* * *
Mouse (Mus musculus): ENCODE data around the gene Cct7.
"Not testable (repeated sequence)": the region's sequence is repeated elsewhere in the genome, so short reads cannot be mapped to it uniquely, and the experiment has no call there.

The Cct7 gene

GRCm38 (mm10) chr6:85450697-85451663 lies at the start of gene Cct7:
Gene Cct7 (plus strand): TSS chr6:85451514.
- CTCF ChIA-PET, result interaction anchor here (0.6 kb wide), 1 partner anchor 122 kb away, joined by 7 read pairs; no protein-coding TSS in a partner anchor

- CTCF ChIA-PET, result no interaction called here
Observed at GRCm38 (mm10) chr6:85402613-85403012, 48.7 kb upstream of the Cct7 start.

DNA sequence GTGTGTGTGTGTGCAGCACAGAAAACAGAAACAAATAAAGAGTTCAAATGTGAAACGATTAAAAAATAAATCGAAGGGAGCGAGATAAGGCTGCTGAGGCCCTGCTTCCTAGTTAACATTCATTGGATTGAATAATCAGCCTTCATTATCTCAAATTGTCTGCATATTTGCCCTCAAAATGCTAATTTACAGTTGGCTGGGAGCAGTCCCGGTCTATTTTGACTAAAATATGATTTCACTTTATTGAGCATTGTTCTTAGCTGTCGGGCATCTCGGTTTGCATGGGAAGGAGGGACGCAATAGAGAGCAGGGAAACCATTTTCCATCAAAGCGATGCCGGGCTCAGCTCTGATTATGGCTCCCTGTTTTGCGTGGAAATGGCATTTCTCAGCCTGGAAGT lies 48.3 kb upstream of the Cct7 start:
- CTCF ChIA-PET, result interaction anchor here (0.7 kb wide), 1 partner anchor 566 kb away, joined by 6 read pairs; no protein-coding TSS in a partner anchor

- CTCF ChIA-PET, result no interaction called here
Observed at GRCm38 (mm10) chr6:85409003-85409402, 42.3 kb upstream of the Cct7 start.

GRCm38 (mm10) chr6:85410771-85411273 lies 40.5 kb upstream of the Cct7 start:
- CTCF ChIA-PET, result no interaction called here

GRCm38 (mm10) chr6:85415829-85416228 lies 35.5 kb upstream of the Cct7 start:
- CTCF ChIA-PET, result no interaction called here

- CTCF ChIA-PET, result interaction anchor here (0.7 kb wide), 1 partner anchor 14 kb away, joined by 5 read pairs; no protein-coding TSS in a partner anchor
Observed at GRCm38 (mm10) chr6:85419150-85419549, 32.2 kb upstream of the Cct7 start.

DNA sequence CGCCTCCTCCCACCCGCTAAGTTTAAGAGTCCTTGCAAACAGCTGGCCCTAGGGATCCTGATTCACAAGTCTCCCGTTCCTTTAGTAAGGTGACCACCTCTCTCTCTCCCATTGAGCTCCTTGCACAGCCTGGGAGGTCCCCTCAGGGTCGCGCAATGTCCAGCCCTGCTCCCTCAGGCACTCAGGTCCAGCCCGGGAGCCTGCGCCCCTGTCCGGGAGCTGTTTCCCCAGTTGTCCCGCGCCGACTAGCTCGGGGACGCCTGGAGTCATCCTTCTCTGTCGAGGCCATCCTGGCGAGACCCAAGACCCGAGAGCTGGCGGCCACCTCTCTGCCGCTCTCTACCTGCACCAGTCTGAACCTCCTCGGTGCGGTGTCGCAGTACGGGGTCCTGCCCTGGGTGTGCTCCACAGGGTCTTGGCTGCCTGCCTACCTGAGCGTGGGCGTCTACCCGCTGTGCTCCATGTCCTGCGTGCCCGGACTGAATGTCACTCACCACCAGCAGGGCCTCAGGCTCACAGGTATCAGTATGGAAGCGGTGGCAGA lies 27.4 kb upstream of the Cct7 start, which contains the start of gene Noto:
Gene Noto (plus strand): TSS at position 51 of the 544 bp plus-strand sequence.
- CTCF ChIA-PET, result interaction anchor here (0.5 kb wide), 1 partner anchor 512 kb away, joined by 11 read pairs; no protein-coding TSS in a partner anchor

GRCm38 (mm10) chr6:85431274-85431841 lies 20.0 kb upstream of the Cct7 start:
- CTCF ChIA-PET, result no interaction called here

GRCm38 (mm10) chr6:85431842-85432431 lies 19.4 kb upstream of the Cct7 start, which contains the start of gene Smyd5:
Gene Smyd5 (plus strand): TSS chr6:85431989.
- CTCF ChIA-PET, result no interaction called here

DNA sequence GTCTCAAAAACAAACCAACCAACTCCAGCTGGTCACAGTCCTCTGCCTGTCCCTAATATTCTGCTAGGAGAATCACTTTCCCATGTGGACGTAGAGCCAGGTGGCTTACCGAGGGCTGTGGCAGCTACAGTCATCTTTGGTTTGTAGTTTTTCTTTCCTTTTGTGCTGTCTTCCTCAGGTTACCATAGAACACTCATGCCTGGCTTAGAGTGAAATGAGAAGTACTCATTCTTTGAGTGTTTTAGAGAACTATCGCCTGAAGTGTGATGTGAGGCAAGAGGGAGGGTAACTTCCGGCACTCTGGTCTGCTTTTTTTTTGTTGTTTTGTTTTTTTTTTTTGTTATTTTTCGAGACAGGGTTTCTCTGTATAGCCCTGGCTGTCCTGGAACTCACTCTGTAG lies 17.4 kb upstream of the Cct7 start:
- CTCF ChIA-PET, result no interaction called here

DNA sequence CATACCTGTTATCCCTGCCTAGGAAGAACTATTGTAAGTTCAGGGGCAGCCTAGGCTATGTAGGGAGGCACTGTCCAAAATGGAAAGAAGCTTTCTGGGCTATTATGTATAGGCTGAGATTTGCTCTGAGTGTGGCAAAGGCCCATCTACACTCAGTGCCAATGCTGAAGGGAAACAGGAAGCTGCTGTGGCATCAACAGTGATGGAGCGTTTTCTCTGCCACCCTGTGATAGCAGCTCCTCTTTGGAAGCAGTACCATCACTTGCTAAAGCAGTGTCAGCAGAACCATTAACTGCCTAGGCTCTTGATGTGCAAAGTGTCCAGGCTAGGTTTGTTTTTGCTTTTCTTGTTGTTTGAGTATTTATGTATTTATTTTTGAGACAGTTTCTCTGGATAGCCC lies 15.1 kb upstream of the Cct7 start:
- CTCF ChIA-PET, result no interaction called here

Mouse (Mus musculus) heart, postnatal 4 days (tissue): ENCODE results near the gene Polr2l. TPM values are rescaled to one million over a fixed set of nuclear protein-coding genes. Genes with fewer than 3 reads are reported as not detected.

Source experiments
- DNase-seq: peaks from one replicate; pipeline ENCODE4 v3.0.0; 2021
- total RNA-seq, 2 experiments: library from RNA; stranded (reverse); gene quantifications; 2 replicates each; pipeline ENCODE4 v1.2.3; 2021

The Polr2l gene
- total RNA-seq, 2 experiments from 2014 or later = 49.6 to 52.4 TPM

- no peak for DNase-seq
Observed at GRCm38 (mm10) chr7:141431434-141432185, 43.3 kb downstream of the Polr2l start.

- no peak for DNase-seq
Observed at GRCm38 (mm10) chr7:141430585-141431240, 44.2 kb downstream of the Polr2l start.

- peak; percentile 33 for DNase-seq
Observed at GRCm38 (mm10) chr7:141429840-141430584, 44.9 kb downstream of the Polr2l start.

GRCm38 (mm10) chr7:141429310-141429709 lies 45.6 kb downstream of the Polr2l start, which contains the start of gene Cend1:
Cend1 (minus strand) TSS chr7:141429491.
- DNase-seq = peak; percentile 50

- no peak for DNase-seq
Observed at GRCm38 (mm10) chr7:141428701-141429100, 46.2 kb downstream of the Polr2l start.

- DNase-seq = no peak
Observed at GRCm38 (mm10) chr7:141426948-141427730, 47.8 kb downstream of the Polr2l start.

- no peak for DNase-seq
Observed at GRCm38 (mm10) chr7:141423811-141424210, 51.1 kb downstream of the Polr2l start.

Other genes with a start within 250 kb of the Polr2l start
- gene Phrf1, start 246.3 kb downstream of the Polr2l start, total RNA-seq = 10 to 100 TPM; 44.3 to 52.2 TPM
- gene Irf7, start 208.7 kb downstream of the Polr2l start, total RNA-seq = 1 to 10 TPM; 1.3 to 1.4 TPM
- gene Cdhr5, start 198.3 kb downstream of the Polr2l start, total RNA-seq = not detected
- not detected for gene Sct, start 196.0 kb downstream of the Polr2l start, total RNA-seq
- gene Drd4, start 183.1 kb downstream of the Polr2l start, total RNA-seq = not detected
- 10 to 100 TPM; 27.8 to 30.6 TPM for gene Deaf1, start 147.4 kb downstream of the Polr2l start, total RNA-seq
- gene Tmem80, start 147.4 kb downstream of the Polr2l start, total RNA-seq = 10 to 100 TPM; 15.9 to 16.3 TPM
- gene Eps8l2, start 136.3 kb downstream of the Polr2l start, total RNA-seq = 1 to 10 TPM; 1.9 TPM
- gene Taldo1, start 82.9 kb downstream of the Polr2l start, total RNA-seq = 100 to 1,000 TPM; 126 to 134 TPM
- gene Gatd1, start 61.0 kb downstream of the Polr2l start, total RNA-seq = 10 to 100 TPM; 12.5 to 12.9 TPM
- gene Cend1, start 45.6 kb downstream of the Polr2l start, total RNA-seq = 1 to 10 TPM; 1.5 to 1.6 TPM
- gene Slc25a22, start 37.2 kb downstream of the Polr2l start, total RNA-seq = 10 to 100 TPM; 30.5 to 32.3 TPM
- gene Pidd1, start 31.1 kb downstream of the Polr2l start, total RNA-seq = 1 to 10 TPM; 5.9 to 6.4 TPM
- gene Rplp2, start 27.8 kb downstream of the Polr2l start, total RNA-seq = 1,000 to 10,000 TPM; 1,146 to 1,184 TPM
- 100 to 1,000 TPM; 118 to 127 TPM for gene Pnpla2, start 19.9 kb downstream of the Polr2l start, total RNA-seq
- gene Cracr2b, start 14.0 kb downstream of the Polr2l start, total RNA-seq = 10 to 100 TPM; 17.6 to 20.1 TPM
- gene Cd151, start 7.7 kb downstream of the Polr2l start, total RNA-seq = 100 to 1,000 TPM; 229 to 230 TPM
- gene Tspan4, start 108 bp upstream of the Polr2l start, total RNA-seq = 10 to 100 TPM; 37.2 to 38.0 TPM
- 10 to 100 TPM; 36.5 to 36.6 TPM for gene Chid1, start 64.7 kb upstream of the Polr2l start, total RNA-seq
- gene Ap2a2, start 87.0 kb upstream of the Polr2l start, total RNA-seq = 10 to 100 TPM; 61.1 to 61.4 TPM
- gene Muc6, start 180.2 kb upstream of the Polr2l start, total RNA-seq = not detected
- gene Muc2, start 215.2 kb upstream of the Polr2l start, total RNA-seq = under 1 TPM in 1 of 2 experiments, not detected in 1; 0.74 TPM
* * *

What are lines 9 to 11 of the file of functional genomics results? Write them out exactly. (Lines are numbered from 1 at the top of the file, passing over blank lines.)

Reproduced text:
DNA sequence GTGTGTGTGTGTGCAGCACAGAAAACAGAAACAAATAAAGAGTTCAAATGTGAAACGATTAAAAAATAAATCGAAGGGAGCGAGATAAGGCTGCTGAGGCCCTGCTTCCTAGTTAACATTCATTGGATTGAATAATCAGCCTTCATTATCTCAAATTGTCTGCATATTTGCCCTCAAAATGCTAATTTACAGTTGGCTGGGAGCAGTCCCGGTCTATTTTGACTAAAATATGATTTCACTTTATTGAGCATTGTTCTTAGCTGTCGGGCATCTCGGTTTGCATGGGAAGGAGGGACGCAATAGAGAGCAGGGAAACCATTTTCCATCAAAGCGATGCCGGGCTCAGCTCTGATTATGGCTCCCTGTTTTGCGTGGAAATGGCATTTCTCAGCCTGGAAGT lies 48.3 kb upstream of the Cct7 start:
- CTCF ChIA-PET, result interaction anchor here (0.7 kb wide), 1 partner anchor 566 kb away, joined by 6 read pairs; no protein-coding TSS in a partner anchor

- CTCF ChIA-PET, result no interaction called here